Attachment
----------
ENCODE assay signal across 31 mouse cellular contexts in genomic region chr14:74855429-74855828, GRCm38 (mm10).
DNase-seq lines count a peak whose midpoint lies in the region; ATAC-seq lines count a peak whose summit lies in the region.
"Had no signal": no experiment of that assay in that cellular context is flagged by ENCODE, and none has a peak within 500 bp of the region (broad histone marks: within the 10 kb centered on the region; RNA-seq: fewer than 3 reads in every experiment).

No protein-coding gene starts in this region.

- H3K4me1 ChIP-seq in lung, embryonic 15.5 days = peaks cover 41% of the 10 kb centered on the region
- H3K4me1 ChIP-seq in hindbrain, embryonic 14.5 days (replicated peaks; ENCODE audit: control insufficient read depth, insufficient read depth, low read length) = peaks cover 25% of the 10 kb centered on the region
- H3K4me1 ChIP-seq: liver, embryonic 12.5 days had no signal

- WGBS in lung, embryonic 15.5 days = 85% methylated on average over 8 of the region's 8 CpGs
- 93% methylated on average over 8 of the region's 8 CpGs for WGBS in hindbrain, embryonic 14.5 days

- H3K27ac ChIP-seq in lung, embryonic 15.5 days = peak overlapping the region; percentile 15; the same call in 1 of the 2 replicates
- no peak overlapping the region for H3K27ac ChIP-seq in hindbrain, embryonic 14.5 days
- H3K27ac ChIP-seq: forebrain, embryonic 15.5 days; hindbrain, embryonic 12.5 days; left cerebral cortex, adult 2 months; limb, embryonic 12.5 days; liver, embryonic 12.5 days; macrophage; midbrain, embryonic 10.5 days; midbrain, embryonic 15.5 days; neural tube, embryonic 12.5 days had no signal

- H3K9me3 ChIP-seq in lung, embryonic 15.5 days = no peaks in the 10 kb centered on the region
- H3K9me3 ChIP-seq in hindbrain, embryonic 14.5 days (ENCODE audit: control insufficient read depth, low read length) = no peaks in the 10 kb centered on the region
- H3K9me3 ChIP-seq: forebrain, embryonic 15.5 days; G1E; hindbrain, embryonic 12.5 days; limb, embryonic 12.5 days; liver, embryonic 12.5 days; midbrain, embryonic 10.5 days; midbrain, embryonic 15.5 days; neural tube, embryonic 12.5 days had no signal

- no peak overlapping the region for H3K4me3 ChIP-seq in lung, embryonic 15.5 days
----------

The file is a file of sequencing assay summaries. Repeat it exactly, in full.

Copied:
ENCODE assay signal across 31 mouse cellular contexts in genomic region chr14:74855429-74855828, GRCm38 (mm10).
DNase-seq lines count a peak whose midpoint lies in the region; ATAC-seq lines count a peak whose summit lies in the region.
"Had no signal": no experiment of that assay in that cellular context is flagged by ENCODE, and none has a peak within 500 bp of the region (broad histone marks: within the 10 kb centered on the region; RNA-seq: fewer than 3 reads in every experiment).

No protein-coding gene starts in this region.

- H3K4me1 ChIP-seq in lung, embryonic 15.5 days = peaks cover 41% of the 10 kb centered on the region
- H3K4me1 ChIP-seq in hindbrain, embryonic 14.5 days (replicated peaks; ENCODE audit: control insufficient read depth, insufficient read depth, low read length) = peaks cover 25% of the 10 kb centered on the region
- H3K4me1 ChIP-seq: liver, embryonic 12.5 days had no signal

- WGBS in lung, embryonic 15.5 days = 85% methylated on average over 8 of the region's 8 CpGs
- 93% methylated on average over 8 of the region's 8 CpGs for WGBS in hindbrain, embryonic 14.5 days

- H3K27ac ChIP-seq in lung, embryonic 15.5 days = peak overlapping the region; percentile 15; the same call in 1 of the 2 replicates
- no peak overlapping the region for H3K27ac ChIP-seq in hindbrain, embryonic 14.5 days
- H3K27ac ChIP-seq: forebrain, embryonic 15.5 days; hindbrain, embryonic 12.5 days; left cerebral cortex, adult 2 months; limb, embryonic 12.5 days; liver, embryonic 12.5 days; macrophage; midbrain, embryonic 10.5 days; midbrain, embryonic 15.5 days; neural tube, embryonic 12.5 days had no signal

- H3K9me3 ChIP-seq in lung, embryonic 15.5 days = no peaks in the 10 kb centered on the region
- H3K9me3 ChIP-seq in hindbrain, embryonic 14.5 days (ENCODE audit: control insufficient read depth, low read length) = no peaks in the 10 kb centered on the region
- H3K9me3 ChIP-seq: forebrain, embryonic 15.5 days; G1E; hindbrain, embryonic 12.5 days; limb, embryonic 12.5 days; liver, embryonic 12.5 days; midbrain, embryonic 10.5 days; midbrain, embryonic 15.5 days; neural tube, embryonic 12.5 days had no signal

- no peak overlapping the region for H3K4me3 ChIP-seq in lung, embryonic 15.5 days